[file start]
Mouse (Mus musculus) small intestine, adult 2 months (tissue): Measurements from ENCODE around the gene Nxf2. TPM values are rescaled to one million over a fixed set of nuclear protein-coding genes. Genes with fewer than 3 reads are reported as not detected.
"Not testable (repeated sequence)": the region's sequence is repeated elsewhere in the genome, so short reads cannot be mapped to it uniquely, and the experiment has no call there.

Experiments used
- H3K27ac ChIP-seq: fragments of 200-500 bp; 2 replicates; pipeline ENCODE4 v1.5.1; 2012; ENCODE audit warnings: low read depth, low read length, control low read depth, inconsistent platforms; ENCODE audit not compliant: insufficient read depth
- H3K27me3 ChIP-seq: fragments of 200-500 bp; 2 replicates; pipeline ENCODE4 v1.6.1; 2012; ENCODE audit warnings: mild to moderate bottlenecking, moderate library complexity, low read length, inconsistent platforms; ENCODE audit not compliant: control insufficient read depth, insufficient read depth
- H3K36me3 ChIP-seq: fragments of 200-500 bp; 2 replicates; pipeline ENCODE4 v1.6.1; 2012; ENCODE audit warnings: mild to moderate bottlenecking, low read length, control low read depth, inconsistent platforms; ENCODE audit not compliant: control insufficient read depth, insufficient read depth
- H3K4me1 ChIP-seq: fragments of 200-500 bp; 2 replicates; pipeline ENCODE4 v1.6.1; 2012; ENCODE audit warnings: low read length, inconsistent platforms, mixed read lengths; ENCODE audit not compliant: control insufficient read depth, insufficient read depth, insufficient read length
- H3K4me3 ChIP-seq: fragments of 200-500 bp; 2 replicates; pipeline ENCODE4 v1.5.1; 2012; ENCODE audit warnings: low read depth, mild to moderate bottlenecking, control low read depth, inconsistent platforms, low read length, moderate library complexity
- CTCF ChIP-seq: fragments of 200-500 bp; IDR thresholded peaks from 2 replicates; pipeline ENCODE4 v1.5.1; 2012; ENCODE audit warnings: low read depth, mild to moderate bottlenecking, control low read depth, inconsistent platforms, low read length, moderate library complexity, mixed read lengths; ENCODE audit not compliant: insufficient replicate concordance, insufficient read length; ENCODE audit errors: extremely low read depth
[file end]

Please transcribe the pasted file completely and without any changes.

Mouse (Mus musculus) small intestine, adult 2 months (tissue): Measurements from ENCODE around the gene Nxf2. TPM values are rescaled to one million over a fixed set of nuclear protein-coding genes. Genes with fewer than 3 reads are reported as not detected.
"Not testable (repeated sequence)": the region's sequence is repeated elsewhere in the genome, so short reads cannot be mapped to it uniquely, and the experiment has no call there.

Experiments used
- H3K27ac ChIP-seq: fragments of 200-500 bp; 2 replicates; pipeline ENCODE4 v1.5.1; 2012; ENCODE audit warnings: low read depth, low read length, control low read depth, inconsistent platforms; ENCODE audit not compliant: insufficient read depth
- H3K27me3 ChIP-seq: fragments of 200-500 bp; 2 replicates; pipeline ENCODE4 v1.6.1; 2012; ENCODE audit warnings: mild to moderate bottlenecking, moderate library complexity, low read length, inconsistent platforms; ENCODE audit not compliant: control insufficient read depth, insufficient read depth
- H3K36me3 ChIP-seq: fragments of 200-500 bp; 2 replicates; pipeline ENCODE4 v1.6.1; 2012; ENCODE audit warnings: mild to moderate bottlenecking, low read length, control low read depth, inconsistent platforms; ENCODE audit not compliant: control insufficient read depth, insufficient read depth
- H3K4me1 ChIP-seq: fragments of 200-500 bp; 2 replicates; pipeline ENCODE4 v1.6.1; 2012; ENCODE audit warnings: low read length, inconsistent platforms, mixed read lengths; ENCODE audit not compliant: control insufficient read depth, insufficient read depth, insufficient read length
- H3K4me3 ChIP-seq: fragments of 200-500 bp; 2 replicates; pipeline ENCODE4 v1.5.1; 2012; ENCODE audit warnings: low read depth, mild to moderate bottlenecking, control low read depth, inconsistent platforms, low read length, moderate library complexity
- CTCF ChIP-seq: fragments of 200-500 bp; IDR thresholded peaks from 2 replicates; pipeline ENCODE4 v1.5.1; 2012; ENCODE audit warnings: low read depth, mild to moderate bottlenecking, control low read depth, inconsistent platforms, low read length, moderate library complexity, mixed read lengths; ENCODE audit not compliant: insufficient replicate concordance, insufficient read length; ENCODE audit errors: extremely low read depth